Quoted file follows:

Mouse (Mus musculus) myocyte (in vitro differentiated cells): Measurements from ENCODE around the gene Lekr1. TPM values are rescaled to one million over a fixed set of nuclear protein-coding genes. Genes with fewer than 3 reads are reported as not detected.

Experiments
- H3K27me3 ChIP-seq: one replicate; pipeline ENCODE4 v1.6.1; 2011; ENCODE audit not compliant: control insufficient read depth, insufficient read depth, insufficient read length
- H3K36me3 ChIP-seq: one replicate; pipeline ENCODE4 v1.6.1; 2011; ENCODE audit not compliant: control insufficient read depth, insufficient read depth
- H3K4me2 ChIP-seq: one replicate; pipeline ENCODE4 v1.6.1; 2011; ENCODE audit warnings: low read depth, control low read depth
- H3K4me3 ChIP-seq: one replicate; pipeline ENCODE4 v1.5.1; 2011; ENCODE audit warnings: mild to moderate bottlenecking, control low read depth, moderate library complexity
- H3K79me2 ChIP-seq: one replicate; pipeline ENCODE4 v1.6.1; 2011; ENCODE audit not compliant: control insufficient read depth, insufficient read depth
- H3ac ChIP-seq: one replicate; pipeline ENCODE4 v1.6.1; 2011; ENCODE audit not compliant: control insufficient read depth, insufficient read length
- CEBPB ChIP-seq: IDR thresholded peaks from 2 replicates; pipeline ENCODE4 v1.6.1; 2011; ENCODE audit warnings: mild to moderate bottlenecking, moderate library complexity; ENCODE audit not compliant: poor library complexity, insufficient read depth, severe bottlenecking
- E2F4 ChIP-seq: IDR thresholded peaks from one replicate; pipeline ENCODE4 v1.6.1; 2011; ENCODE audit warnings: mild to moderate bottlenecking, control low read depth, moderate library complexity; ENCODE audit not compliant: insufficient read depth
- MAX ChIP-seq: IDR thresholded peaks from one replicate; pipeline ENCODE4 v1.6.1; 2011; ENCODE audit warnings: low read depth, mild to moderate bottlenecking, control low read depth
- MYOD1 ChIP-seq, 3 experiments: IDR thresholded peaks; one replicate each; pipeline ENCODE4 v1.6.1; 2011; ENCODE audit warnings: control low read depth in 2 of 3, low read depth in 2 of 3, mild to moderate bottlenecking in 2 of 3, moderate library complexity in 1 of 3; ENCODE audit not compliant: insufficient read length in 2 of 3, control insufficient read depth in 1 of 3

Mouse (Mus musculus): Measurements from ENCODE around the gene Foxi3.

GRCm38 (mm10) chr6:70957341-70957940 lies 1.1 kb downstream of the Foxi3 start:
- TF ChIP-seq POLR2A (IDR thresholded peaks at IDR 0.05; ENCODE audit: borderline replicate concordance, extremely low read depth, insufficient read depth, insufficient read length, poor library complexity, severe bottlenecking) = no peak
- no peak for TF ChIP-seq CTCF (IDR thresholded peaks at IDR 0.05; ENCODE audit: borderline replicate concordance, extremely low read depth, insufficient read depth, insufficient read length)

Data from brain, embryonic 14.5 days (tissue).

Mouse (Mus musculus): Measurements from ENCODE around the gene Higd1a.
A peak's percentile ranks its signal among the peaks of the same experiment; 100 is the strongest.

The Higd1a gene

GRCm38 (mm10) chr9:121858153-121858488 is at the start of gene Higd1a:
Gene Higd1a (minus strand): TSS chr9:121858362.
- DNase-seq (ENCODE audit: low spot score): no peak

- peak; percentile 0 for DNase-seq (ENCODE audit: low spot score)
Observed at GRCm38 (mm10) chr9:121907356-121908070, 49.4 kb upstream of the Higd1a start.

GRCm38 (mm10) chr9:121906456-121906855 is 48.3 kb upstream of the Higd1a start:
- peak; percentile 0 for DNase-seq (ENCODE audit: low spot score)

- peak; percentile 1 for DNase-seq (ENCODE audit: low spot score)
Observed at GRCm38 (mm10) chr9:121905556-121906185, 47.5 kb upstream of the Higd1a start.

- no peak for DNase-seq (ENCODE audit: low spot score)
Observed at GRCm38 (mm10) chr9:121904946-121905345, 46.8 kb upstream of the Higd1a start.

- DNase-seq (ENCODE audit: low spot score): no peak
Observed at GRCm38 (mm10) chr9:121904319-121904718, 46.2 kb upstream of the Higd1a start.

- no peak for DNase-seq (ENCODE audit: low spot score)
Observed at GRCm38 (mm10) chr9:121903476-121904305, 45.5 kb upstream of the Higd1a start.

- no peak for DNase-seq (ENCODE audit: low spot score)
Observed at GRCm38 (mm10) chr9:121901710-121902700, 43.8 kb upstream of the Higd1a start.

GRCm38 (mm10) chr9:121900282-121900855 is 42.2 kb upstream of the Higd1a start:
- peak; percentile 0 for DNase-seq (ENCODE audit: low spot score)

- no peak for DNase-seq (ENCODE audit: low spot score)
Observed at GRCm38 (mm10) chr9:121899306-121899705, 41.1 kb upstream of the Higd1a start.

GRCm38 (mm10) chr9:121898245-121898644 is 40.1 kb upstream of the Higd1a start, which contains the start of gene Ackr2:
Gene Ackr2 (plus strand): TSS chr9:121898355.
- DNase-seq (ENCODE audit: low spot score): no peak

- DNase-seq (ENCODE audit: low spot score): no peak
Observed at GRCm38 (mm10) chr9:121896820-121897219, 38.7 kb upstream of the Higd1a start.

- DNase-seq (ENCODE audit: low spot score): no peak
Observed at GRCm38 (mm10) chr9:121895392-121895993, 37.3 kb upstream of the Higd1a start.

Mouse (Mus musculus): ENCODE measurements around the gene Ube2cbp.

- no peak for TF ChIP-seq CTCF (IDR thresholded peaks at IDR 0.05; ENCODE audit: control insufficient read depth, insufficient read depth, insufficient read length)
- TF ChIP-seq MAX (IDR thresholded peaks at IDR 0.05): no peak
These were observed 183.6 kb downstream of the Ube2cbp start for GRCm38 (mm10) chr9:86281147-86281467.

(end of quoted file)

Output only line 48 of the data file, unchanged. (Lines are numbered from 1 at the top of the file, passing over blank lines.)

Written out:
Observed at GRCm38 (mm10) chr9:121895392-121895993, 37.3 kb upstream of the Higd1a start.